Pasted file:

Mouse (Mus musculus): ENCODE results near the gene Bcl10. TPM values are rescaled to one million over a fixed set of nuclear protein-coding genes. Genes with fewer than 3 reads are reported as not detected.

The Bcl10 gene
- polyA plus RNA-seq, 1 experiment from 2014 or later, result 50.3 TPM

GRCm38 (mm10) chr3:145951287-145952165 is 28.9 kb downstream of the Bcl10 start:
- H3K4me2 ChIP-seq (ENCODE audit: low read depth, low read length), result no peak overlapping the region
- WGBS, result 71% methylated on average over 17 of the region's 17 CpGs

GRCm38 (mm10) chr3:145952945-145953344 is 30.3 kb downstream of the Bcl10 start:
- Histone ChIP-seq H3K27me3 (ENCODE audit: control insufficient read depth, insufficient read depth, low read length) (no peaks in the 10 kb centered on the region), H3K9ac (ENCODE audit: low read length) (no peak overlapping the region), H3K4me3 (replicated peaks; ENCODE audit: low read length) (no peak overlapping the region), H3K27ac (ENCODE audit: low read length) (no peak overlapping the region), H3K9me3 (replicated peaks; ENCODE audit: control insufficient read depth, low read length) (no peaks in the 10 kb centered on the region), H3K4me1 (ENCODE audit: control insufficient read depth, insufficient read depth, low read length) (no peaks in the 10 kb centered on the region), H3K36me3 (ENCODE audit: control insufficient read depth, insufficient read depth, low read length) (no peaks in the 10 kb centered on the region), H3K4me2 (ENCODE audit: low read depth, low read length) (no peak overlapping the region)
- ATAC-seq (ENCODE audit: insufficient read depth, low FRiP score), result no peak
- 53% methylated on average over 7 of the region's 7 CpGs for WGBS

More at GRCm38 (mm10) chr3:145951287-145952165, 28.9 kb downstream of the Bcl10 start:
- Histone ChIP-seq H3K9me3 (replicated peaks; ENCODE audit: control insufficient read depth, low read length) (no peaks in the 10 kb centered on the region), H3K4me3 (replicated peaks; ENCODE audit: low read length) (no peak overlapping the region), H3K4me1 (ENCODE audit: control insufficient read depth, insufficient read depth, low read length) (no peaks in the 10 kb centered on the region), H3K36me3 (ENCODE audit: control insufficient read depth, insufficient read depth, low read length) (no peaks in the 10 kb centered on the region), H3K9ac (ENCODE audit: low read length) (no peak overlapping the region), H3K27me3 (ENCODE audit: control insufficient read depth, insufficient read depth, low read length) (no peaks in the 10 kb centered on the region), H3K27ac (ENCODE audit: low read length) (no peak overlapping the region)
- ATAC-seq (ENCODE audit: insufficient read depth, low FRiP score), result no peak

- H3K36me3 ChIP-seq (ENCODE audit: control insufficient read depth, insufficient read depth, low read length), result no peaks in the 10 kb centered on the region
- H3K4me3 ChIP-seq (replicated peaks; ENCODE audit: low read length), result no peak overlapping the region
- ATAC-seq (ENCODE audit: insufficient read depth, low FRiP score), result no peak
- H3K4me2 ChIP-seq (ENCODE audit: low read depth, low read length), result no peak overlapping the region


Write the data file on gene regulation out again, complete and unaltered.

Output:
Mouse (Mus musculus): ENCODE results near the gene Bcl10. TPM values are rescaled to one million over a fixed set of nuclear protein-coding genes. Genes with fewer than 3 reads are reported as not detected.

The Bcl10 gene
- polyA plus RNA-seq, 1 experiment from 2014 or later, result 50.3 TPM

GRCm38 (mm10) chr3:145951287-145952165 is 28.9 kb downstream of the Bcl10 start:
- H3K4me2 ChIP-seq (ENCODE audit: low read depth, low read length), result no peak overlapping the region
- WGBS, result 71% methylated on average over 17 of the region's 17 CpGs

GRCm38 (mm10) chr3:145952945-145953344 is 30.3 kb downstream of the Bcl10 start:
- Histone ChIP-seq H3K27me3 (ENCODE audit: control insufficient read depth, insufficient read depth, low read length) (no peaks in the 10 kb centered on the region), H3K9ac (ENCODE audit: low read length) (no peak overlapping the region), H3K4me3 (replicated peaks; ENCODE audit: low read length) (no peak overlapping the region), H3K27ac (ENCODE audit: low read length) (no peak overlapping the region), H3K9me3 (replicated peaks; ENCODE audit: control insufficient read depth, low read length) (no peaks in the 10 kb centered on the region), H3K4me1 (ENCODE audit: control insufficient read depth, insufficient read depth, low read length) (no peaks in the 10 kb centered on the region), H3K36me3 (ENCODE audit: control insufficient read depth, insufficient read depth, low read length) (no peaks in the 10 kb centered on the region), H3K4me2 (ENCODE audit: low read depth, low read length) (no peak overlapping the region)
- ATAC-seq (ENCODE audit: insufficient read depth, low FRiP score), result no peak
- 53% methylated on average over 7 of the region's 7 CpGs for WGBS

More at GRCm38 (mm10) chr3:145951287-145952165, 28.9 kb downstream of the Bcl10 start:
- Histone ChIP-seq H3K9me3 (replicated peaks; ENCODE audit: control insufficient read depth, low read length) (no peaks in the 10 kb centered on the region), H3K4me3 (replicated peaks; ENCODE audit: low read length) (no peak overlapping the region), H3K4me1 (ENCODE audit: control insufficient read depth, insufficient read depth, low read length) (no peaks in the 10 kb centered on the region), H3K36me3 (ENCODE audit: control insufficient read depth, insufficient read depth, low read length) (no peaks in the 10 kb centered on the region), H3K9ac (ENCODE audit: low read length) (no peak overlapping the region), H3K27me3 (ENCODE audit: control insufficient read depth, insufficient read depth, low read length) (no peaks in the 10 kb centered on the region), H3K27ac (ENCODE audit: low read length) (no peak overlapping the region)
- ATAC-seq (ENCODE audit: insufficient read depth, low FRiP score), result no peak

- H3K36me3 ChIP-seq (ENCODE audit: control insufficient read depth, insufficient read depth, low read length), result no peaks in the 10 kb centered on the region
- H3K4me3 ChIP-seq (replicated peaks; ENCODE audit: low read length), result no peak overlapping the region
- ATAC-seq (ENCODE audit: insufficient read depth, low FRiP score), result no peak
- H3K4me2 ChIP-seq (ENCODE audit: low read depth, low read length), result no peak overlapping the region